04 September 2019
3 min read

Seabin is a clever invention on a mission: to reduce plastic pollution from our oceans. And they’re a recipient of an Australian Ethical community grant for 2019. We caught up with them to find out more about how they’re fighting pollution.

We have rubbish bins on land, so why not in the water?

This was the simple premise for Pete and Andrew who started Seabin, an innovative solution to remove debris from our waterways.

“We didn’t want to keep seeing plastic in the water when we were surfing, sailing and swimming,” explains Pete Ceglinksi CEO and co-founder.

Which is why Pete and his business partner Andrew came up with the idea to create a rubbish bin for the water. 14 months (and a viral crowdfunding video reaching 1.3 billion people) later there are now 720 Seabins in over 48 countries collecting plastic, debris and even oil from waterways.

“We are capturing 2.5 tonnes of marine litter each day around the world,” says Pete. “Pretty amazing, hey?”

Each year at least 8 million tonnes of plastic enter the ocean. One Seabin removes on average 3.9kg of marine debris each day and up to 1.4 tonnes every year.


More than a drop in the ocean

“It really captured people’s attention,” Pete says from his Byron Shire home where his upbringing has always revolved around his love for the ocean. “From our viral video we’ve had marinas, ports and local governments reaching out to us from all over the world enquiring about Seabin’s.”

In the lead up to the 2020 Olympics, Japan is focusing on the Sustainable Development Goals (SDG). They have installed a Seabin in the sailing village to address SDG goal number 14, Life Below Water.

The Seabin is created from unique technology that can operate autonomously 24/7 in ports, marinas, rivers and lakes, essential locations to stop marine litter from entering the open ocean. It is estimated that between 80-90% of marine litter comes from the land, most of which reaches the oceans through waterways.

Each Seabin has the capacity to catch 90,000 plastic bags, 35,700 disposable cups 16,500 plastic bottles and 166,500 plastic utensils each year.

The bin skims the top inch of water, capturing the pollution. (Fortunately, there aren’t many fish that high up in the water table so there’s a less than 1% chance of capturing fish).

“Debris in water is sadly normal to see. And it shouldn’t be,” Pete continues. “Our short-term goal is to work smarter. There will always be an issue of litter in the water, so we want to create legislation that dictates and supports the need for solutions to capture waterborne floating litter. Hopefully, over time as preventative land-based measures kick in, there will be less and less marine litter in our oceans”.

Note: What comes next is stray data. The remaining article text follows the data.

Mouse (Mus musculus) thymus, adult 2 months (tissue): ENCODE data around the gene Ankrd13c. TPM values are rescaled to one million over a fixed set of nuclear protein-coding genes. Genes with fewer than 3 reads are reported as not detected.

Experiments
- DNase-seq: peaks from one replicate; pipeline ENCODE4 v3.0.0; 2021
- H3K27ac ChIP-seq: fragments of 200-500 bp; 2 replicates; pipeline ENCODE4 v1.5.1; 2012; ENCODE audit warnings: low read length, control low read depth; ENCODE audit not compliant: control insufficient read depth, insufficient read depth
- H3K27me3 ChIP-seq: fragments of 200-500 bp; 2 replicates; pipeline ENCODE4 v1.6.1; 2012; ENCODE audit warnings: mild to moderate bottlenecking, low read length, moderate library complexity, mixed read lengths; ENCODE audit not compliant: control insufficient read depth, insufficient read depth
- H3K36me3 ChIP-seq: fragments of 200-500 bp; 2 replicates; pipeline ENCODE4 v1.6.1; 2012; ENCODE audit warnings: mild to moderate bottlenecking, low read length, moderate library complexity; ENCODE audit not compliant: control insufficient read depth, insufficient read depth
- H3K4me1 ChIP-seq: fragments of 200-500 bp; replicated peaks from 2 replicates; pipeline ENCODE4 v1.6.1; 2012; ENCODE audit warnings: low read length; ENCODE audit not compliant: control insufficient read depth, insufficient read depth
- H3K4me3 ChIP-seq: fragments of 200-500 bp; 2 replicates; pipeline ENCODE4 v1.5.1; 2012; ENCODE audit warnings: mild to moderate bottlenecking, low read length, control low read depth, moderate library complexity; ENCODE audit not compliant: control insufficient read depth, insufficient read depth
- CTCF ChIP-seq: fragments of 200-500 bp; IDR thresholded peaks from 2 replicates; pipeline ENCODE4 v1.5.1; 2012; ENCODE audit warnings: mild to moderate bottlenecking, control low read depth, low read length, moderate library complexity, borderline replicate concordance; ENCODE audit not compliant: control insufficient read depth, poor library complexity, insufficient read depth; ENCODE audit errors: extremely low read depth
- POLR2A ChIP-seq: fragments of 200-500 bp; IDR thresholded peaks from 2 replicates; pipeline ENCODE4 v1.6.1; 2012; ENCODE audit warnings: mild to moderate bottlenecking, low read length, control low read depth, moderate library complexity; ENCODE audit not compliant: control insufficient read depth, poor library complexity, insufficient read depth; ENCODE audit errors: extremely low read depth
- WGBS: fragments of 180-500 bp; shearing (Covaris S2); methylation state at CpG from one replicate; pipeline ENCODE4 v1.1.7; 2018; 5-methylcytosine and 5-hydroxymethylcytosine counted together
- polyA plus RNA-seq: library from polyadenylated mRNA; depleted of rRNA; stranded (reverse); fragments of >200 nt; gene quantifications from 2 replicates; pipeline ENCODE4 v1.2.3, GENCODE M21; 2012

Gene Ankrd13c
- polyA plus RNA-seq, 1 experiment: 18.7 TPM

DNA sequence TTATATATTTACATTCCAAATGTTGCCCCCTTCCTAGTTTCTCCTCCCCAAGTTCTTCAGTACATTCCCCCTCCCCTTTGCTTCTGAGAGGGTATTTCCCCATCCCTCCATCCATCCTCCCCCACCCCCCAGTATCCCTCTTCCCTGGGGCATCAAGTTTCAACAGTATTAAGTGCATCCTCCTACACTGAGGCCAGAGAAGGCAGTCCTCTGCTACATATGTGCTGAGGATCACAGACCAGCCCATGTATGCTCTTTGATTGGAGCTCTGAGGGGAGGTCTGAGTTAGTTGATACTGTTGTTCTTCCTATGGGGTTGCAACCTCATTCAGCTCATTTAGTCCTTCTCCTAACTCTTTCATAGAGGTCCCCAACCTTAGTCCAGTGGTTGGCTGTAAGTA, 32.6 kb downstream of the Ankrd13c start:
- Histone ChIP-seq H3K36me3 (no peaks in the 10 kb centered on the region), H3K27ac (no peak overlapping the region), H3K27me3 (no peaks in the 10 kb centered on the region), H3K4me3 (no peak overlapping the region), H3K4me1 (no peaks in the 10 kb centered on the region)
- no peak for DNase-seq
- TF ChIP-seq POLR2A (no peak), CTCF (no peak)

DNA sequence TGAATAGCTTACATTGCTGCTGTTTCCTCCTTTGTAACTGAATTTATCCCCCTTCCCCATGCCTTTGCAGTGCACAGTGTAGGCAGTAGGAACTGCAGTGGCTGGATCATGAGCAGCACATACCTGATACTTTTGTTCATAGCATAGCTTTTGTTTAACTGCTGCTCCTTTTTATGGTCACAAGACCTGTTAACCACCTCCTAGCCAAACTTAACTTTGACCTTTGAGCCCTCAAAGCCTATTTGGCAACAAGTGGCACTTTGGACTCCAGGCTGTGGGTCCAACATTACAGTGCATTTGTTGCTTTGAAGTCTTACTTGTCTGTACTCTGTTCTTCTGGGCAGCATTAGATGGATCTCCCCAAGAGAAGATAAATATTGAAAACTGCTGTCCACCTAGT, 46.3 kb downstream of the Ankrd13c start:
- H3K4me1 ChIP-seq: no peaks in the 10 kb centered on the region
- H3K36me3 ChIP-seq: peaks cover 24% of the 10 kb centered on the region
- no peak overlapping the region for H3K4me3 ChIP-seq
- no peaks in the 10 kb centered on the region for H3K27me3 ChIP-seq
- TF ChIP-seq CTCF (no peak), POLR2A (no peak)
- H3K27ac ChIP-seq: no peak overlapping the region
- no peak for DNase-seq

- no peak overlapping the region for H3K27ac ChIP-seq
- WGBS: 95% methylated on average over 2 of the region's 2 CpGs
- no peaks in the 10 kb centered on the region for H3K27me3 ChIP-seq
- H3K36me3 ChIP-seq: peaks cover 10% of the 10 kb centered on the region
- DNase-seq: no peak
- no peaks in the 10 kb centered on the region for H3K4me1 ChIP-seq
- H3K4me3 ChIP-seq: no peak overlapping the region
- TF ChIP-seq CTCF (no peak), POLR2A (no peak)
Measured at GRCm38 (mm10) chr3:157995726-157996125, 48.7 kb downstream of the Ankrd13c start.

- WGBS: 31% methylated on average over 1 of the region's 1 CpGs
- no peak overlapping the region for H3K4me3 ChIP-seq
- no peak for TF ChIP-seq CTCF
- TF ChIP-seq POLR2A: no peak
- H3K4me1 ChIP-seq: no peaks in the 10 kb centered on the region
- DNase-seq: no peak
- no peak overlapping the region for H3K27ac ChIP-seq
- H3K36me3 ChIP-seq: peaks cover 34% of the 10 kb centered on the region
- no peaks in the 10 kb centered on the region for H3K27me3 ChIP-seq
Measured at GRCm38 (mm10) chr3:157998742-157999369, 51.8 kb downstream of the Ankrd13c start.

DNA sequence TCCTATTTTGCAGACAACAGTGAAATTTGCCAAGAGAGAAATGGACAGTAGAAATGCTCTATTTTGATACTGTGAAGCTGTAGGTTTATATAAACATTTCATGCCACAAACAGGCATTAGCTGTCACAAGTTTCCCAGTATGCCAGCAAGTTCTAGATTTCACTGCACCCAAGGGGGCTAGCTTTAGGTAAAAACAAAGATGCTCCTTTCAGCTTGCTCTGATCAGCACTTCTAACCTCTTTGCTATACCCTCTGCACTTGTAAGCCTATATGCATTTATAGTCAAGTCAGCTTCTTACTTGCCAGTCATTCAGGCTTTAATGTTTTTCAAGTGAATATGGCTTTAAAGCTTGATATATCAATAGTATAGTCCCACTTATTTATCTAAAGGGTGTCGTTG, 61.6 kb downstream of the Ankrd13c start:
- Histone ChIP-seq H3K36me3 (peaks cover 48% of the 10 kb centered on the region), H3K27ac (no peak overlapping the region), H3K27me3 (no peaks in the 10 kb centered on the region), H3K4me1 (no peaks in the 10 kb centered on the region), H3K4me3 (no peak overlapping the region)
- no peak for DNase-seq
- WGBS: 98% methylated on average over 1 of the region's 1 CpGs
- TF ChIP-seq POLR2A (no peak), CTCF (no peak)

“The long-term goal of Seabin is to not have a need for it. The Seabins are good and they have an impact, but the biggest and most powerful aspect is the communication. Seeing something visually in the water inspires people to do something.”



The future of the bin

Currently there is just the one model, skimming the top of the water, but Pete says there are many more plans for the bins.

“We’d like to see a fixed dock Seabin in Darling Harbour or Circular Quay, a commercial size Sea Skip that floats and holds 1.5 tons of marine litter and an upstream River Strategy Solution. It’s all very exciting.”

Through funding from Australian Ethical, Seabin will run more STEM (Science, Technology, Engineering and Maths subjects) lessons in local schools to educate the local community about the importance of reducing our plastic pollution.

“Our ultimate goal is to turn the tap off to plastic and litter in our waterways. That’s why education is so important for us. Technology alone will not save our oceans, it needs to come from everyone having accountability for their own actions, from the top down.”

We’re excited to be supporting this great work through a $20,000 Australian Ethical Community Grant. With the funding Seabin will install two bins in marinas on the east coast of Australia as well as run educational programs to help prevent more plastic reaching our oceans.

Australian Ethical community grants

We’re pleased to announce 20 new community grant recipients for 2019. Each year we give away 10% of our yearly profits* to charitable organisations and social impact initiatives through the Australian Ethical Foundation.


*After tax and before bonuses.

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